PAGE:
Flickr has a great ability to create Sets of images, and then group the sets as Collections.
I’ve talked about Flickr sets before, in terms of how to best get your images noticed.
The Collections are live. That is, if you add more images to the member groups, then the Collections are updated accordingly.
Unfortunately, Sets themselves are static. They contain whatever images you add to them, but there’s no capability within flickr to automatically add images on the basis of any sort of rules.
Ideally, sets would work the way that smart playlists do in iTunes. These playlists are essentially sets of rules, and can be set to update themselves when new tracks are added to iTunes. Until a similar capability is added to Flickr, some clever folks have found ways to achieve similar ends. We plan to take advantage.
All of this requires the use of tags, which are keywords that you can add to your images in Flickr to make them easy to find later. I’ve talked about this before as well.
The idea here is to set up some rules in, and then have those rules update your flickr sets. It’s pretty easy. Just follow along.
First off, you need to have a Flickr account, and you need to let SmartSetr have access to it, just the way any Flickr add-on works.
After that, click on the Click Here link, just as you might expect.
Create a new SmartSet. First you need to select a type. We’re going to use tags, but some of the other options are interesting, especially the last one, which lets things get quite complex by adding multiple sets of rules.
Fill in the boxes”¦
The SmartSet title is what finishes up being the title of the set in flickr, and description is added to Flickr as well.
You can choose to use public images, as we have here, or those which you only allow certain groups of people to see.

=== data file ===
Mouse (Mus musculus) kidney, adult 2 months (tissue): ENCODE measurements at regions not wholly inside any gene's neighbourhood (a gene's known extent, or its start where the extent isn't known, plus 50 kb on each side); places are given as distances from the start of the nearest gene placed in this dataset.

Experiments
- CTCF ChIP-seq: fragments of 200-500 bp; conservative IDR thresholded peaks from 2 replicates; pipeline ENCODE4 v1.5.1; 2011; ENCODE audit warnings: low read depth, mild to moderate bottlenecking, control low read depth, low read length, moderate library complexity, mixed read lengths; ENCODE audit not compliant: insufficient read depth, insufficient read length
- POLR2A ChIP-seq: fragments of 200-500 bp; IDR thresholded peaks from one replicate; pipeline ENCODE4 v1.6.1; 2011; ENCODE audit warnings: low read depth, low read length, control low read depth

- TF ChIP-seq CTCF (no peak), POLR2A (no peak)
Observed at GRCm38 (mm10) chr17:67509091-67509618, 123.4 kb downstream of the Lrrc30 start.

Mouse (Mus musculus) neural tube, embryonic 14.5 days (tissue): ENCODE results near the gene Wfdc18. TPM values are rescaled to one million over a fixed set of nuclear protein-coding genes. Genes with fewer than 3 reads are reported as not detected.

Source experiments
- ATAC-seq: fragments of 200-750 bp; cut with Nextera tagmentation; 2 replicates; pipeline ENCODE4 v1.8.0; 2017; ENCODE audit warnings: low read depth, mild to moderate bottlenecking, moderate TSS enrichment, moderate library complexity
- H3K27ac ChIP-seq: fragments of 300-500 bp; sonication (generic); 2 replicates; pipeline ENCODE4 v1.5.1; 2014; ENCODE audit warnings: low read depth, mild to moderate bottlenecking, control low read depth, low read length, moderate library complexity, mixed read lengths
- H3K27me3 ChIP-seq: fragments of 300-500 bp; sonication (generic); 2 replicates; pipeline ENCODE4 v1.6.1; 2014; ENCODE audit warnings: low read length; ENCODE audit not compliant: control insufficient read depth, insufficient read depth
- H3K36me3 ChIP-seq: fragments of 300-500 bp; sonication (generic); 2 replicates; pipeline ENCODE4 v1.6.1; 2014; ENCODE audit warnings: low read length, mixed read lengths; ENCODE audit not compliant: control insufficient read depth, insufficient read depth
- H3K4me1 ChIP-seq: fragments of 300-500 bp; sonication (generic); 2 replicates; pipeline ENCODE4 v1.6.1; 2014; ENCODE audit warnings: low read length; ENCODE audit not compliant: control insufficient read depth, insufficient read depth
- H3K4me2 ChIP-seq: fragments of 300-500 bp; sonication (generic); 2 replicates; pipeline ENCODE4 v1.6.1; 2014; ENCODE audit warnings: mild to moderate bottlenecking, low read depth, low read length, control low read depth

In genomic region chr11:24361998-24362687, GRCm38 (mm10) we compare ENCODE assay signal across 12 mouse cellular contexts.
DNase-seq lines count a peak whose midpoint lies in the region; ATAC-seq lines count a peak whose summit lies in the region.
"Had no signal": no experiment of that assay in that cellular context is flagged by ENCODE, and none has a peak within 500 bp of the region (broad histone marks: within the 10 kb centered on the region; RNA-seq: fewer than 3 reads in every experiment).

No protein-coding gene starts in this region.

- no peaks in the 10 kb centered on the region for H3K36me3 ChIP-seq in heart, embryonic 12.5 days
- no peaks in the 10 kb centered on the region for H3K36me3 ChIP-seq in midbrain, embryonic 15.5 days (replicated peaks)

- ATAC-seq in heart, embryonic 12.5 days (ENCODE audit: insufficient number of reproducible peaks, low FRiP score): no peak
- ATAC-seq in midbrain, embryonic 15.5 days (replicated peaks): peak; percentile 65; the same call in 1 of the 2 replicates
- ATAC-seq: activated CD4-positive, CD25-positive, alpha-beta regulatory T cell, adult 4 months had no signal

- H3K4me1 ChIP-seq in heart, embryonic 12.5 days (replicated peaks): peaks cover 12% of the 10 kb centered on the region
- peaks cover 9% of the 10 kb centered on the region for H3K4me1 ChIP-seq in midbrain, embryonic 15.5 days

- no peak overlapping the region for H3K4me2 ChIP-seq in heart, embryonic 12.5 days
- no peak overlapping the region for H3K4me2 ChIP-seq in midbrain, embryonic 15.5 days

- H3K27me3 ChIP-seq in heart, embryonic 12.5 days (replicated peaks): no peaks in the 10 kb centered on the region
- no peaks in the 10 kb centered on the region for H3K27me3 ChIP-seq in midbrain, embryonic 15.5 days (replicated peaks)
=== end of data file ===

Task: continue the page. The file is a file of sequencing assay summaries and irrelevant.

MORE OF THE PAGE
Sorting the images in the set isn’t exactly intuitive, but the Interestingness Descending option, despite the long-windedness, is usually the best choice. Your most popular images will be shown first.
In the real world, it’s best to stick with the default 500 images rather than the more manageable 10 I’ve chosen here.
Now for the crux of the matter. Add the tags you wish to filter by, with commas between multiple selections. For instance, if you only want pictures of rusty walls in blue, then try rust, wall, blue, using the exact same words you used for tagging the images in the first place. I’m just looking for anything that’s been tagged yellow.
You can say that the resulting set needs to match all of the tags, or any of them, as we have here.
Hit Preview First 50.
SmartSetr will interrogate Flickr, and come back with an example of the set contents.
If you’ve made the right choices, go ahead and hit the Save button. If not, backtrack a little and make some changes.
You’ll finish up on a confirmation screen with links to your set in Flickr, and an Edit link to make further changes to the rules.
On that same screen you’ll find a Refresh All SmartSets option, and that’s the one downside to SmartSets.
They don’t update unless you ask them to. You need to come back to the SmartSetr site, and request it to refresh all your sets any time you want to include new images.
Flickr Set Manager
The second option is very similar to SmartSetr. Let’s run through the same example to see what’s different.
Click on the Manage My Sets link from the main page of Flicker Set Manager, and then click Create New Managed Set.
The interface is a little unusual. Each section is opened by clicking on the title of it. Start with the Title and Description heading first, and fill in the name and description for the set.
Click the Set Type heading, and choose Most Interesting for the sort order, 20 for the number of images, and then we have the major difference between this product and SmartSetr. Flickr Set Manager will automatically update the sets on a daily basis.
Click Text Filtersand add yellow as the only filter.
We’re not going to use the Date or Location filters, but feel free to take a look.
Hit the Preview button to see what the result looks like.
Those are the same images with got with SmartSetr, so click the Back button, and then click on Save.
My new set – along with a couple I’d already created – are listed, and you have the option to Edit Set, Delete Set, or Create New Managed Set. Enjoy.
I use sets a lot in Flickr, and plan to add new ones using one of these webapps. How do you manage your sets? What functionality do you think is missing? What other tools do you use to help? Tell me in the comments.